True Grit begins at the end of the line. As the train carrying Mattie Smith (Hailee Steinfeld) rolls into Fort Smith, the tracks end and our heroine jumps off. The train heads back into the frontier, man-made law and back to reason. Mattie Ross, on the other hands, strides on into a surreal world of wit, the wicked and the wise, taking us along for the rodeo.
True Grit will not disappoint Coen brother fans, containing their trademark dense dialogue, subtle scenes disrupted by shocking violence and dark humour. Like the protagonist (an Übermensch of a 14 year old) True Grit sees no sense in sentimentality. The score, shooting style and aesthetics are simple, and the characters are rough around the edges. The movie isn’t about salvation, it’s about Mattie’s system of justice and her will to seek it out. And from the beginning we are closely aligned with Mattie’s view of the world. When Lucky Ned Pepper (Barry Pepper) stands on Mattie’s face we look up with her at his spittle encrusted crooked smile as he negotiates for her life. When (spoiler) she is bitten by a rattlesnake we slip into her hallucinations, watching the stars in the sky blur as the open country swirls by. Like Rooster (Jeff Bridges) and LaBoeuf (Matt Damon) we learn to see the world as Mattie does, but this is neither good nor bad. It simply is.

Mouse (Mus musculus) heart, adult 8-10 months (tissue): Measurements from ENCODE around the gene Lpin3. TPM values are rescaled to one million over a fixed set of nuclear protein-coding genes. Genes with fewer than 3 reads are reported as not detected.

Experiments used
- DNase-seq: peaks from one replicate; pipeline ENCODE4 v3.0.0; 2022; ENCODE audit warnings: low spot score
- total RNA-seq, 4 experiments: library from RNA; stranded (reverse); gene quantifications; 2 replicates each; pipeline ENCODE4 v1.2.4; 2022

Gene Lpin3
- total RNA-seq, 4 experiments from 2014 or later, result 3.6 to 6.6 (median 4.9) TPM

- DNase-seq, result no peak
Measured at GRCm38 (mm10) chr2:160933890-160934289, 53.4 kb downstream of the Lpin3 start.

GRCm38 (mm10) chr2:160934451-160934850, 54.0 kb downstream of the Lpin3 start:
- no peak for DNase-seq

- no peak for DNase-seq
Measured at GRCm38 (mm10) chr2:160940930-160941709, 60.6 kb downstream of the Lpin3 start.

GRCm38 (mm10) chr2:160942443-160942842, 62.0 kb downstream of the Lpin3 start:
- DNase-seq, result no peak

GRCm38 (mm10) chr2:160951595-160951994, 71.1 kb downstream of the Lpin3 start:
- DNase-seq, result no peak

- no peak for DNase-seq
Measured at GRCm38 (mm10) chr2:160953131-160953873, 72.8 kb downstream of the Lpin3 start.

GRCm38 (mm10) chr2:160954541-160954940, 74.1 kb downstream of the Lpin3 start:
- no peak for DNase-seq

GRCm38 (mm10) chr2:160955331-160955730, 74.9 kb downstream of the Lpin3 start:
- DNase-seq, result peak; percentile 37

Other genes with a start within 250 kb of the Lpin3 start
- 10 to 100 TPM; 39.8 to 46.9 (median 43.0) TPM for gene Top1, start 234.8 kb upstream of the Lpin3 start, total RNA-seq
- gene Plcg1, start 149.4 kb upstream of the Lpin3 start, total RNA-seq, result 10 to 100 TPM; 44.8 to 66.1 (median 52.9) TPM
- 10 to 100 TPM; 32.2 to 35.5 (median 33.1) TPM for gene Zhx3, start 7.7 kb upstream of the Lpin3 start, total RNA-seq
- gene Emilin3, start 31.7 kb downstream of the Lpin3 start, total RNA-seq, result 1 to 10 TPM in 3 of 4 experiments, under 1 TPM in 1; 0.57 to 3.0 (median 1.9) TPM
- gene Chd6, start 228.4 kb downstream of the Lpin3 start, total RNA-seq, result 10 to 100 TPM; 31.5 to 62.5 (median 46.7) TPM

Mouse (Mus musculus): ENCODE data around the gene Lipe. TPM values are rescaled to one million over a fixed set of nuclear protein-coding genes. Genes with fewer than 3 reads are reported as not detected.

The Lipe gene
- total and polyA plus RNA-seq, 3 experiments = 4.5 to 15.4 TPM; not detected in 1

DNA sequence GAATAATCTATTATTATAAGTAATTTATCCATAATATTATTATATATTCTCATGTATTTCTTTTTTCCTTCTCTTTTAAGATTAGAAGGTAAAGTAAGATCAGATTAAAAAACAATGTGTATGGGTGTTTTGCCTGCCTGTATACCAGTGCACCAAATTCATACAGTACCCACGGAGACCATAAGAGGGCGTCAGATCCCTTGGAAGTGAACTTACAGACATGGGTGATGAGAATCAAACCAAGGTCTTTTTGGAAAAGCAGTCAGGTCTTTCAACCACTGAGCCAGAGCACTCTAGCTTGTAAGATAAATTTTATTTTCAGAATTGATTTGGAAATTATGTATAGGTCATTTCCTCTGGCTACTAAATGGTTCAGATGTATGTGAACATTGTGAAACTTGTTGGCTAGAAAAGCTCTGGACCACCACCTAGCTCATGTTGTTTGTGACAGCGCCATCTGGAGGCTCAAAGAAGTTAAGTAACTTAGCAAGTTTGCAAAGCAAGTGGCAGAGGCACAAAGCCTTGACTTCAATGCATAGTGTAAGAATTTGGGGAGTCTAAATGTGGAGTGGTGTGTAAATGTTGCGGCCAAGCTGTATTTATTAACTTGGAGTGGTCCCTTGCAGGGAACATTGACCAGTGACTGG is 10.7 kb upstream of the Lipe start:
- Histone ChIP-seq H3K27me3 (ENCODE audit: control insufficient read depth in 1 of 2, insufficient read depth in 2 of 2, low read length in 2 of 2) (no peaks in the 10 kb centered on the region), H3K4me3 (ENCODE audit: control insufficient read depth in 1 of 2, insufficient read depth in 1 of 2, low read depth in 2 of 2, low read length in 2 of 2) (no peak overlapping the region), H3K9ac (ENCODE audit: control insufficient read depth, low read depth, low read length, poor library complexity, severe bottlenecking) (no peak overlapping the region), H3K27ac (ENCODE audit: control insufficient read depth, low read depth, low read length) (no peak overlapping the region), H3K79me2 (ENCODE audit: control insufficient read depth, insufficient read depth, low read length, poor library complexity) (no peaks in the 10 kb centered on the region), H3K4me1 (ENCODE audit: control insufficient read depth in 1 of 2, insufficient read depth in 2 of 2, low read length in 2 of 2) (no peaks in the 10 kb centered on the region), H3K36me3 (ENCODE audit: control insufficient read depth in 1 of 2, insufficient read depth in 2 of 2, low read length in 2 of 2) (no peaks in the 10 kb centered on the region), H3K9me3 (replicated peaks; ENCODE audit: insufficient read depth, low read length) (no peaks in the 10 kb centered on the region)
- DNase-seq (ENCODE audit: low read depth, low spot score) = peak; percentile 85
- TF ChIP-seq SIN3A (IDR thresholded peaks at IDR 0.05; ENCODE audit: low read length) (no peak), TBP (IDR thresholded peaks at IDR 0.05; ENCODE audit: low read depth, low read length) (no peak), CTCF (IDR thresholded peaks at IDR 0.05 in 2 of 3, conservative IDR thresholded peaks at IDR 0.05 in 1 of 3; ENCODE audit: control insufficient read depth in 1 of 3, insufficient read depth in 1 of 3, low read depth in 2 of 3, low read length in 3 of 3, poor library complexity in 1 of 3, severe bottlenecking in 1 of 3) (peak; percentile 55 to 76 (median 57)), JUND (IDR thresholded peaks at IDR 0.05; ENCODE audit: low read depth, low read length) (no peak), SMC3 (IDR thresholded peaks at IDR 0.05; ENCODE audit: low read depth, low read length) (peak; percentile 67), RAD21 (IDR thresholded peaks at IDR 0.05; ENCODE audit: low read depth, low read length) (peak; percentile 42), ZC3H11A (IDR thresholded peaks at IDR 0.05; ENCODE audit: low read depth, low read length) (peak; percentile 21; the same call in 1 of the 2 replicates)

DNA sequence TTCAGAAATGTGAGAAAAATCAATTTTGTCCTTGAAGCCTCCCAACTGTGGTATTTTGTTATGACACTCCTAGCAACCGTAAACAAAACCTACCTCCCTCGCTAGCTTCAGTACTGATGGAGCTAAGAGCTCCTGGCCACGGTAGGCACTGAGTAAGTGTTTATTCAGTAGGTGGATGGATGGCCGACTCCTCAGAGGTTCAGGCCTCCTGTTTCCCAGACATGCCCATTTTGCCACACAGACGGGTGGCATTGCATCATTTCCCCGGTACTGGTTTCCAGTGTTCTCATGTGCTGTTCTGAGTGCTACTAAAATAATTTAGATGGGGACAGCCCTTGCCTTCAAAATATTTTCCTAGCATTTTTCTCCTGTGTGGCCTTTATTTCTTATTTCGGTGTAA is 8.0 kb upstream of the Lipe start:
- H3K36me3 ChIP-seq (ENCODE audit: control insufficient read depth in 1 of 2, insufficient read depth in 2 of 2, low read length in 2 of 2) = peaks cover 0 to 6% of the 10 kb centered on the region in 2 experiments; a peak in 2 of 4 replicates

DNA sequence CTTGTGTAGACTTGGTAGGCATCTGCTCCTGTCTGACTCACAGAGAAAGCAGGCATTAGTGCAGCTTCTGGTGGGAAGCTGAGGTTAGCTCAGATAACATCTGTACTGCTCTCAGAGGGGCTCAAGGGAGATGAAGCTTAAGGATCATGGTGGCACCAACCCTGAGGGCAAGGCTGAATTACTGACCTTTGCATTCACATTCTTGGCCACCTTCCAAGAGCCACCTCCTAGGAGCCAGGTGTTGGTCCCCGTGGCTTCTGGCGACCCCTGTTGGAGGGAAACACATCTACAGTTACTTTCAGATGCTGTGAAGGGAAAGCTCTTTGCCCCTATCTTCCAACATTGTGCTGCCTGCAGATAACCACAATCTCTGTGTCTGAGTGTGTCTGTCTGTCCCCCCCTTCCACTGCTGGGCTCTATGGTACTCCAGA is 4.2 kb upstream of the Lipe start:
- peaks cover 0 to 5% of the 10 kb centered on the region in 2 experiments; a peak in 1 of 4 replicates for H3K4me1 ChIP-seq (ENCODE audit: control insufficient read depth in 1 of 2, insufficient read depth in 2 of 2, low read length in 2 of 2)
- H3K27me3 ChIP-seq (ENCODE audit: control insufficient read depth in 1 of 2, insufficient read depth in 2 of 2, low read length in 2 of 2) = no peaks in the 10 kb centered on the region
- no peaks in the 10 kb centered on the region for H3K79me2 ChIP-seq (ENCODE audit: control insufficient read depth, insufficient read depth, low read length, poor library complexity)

It’s because of this that True Grit isn’t a Western. A Western is a morality tale of man against nature and society, a tale of (generally) male civilization coming of age. No one comes of age in True Grit: Mattie is born old, Rooster is set in his ways and LaBoeuf is just fine as the true American that he is. True Grit isn’t about anything other than the simple fact that, as Mattie says: “Time catches up to us in the end.” All we can do is spin a yarn as we wait for it, and True Grit is a fine one to pass the time.